Rafael Correa


President Rafael Correa began his second term of office May 24, 2013, after winning a landslide victory earlier that year. It was a resounding endorsement of the policies his government had implemented to transform Ecuador. 

After decades as one of the poorest countries in South America, his revolutionary government has undertaken a series of deep reforms, which have delivered remarkable changes for Ecuador's long-excluded majority.

In the process, Ecuador has joined Bolivia and Venezuela, among others, in rejecting the extreme free-market policies, which were forced on Latin America by the International Monetary Fund and other bodies. 

As President Rafael Correa said in 2014, "People must prevail over capital," adding that politics is about whose interests the government serves: "Elites or the majority? Capital or humankind? The market or society? Policies and programs depend on who holds the balance of power."

Overcoming a society in crisis

Economist and university professor Rafael Correa first took office in 2007. Before his election, Correa had served as the economy minister during the interim government of Alfredo Palacio, who had succeeded ousted president Lucio Gutierrez.

Gutierrez was the seventh president forced out of office in a decade. The country had seen increasing political instability after the economy collapsed in a banking crisis in 1999, leading to the adoption of the U.S. dollar as the national currency in 2000. Unemployment sky-rocketed, and almost one in ten Ecuadoreans fled their country to escape the crisis.

As economy minister, Correa expressed his opposition to Palacio's plans to sign a free trade agreement with the United States, then resigned due to a lack of support from the president.

Refounding the nation

Ahead of the 2006 Presidential elections, Correa and several other Ecuadorean politicians founded the movement Alliance PAIS and proposed the drafting of a new constitution to solve the crisis facing Ecuador.

The year after Correa took office a new constitution was ratified by popular referendum.

Since then, the Citizens' Revolution – a name chosen by Correa's supporters commemorating the mass demonstrations that ousted previous presidents – has made historic gains.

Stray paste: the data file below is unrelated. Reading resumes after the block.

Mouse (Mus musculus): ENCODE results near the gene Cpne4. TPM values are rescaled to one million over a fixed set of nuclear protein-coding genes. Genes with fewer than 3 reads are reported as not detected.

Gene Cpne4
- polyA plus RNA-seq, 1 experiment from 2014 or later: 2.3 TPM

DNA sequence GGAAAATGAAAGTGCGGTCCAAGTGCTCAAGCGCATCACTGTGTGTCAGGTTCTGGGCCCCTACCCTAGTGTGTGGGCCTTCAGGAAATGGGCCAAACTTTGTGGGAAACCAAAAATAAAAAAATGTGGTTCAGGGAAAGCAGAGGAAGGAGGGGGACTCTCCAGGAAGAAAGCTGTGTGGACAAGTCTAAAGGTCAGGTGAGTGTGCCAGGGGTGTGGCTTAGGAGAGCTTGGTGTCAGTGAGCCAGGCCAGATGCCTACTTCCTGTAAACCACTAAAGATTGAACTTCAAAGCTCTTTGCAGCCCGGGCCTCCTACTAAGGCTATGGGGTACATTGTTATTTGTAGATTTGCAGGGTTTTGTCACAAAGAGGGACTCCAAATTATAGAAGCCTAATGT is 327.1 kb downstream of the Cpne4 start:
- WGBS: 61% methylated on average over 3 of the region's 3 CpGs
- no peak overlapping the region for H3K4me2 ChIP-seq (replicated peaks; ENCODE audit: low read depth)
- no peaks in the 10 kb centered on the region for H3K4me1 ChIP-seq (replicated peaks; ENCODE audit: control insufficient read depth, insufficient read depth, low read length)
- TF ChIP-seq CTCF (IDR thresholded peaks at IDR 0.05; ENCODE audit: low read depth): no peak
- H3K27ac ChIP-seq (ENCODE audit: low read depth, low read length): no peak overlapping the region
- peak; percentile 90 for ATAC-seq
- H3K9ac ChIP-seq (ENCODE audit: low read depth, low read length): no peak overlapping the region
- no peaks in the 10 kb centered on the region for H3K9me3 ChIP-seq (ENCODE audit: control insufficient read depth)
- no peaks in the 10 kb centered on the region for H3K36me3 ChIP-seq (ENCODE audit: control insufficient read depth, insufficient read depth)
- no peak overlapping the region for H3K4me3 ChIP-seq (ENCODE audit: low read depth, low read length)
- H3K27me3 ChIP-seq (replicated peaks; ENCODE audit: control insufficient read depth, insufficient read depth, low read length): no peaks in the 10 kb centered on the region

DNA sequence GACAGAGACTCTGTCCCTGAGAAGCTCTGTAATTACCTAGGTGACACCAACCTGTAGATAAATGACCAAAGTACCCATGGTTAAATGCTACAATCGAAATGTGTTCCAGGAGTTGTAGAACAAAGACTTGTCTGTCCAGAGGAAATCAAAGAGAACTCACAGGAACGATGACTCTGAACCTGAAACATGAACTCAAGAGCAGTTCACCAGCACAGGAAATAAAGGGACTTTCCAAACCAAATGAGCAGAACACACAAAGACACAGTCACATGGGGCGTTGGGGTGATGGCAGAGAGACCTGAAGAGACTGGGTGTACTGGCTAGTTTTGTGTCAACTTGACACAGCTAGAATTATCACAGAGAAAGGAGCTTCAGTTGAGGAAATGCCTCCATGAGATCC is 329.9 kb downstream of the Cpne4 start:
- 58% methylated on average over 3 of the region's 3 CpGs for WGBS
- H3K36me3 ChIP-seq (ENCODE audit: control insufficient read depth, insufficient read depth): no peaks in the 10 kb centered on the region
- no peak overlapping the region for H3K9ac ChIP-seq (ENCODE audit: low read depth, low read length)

South America's Economic Tiger

After eight years in office, the government has significantly boosted economic growth, to the extent that it is one of the best in the region, growing at an average of 4.2 percent over the past seven years. 

This success has been achieved in spite of the fact Correa came to office on the eve of the global financial crisis and with Ecuador hampered by not having its own currency.

Central to stronger growth was the tripling of public investment, which now accounts for 15 percent of the country's GDP, along with safeguards to ensure the wealth is being successfully redistributed to benefit all Ecuadoreans.


Poverty levels have fallen by one-third, with over 1.1 million lifted out of poverty since 2007. 

Ecuador has also seen inequality fall faster than any other country in the region.

The Citizens' Revolution has pushed innovative policies to ensure greater social justice. The monthly minimum wage has been raised to US$354, one of the highest in Latin America. Some economists speculated these changes would result in rising unemployment, but Ecuador now has the lowest unemployment rate in its history at 4.9 percent.

The Citizens' Revolution has also made great strides in education and health. The Correa administration has restored the role of the state in both these sectors, guaranteeing free education up to university level and implementing free health care. Ecuador now has the second highest level of public investment in higher education in the world.

To fund much of this, the Correa government targeted tax evasion from the wealthy, a big problem which had been bleeding public revenues. Ecuador now raises three times more in taxes than it did in 2006.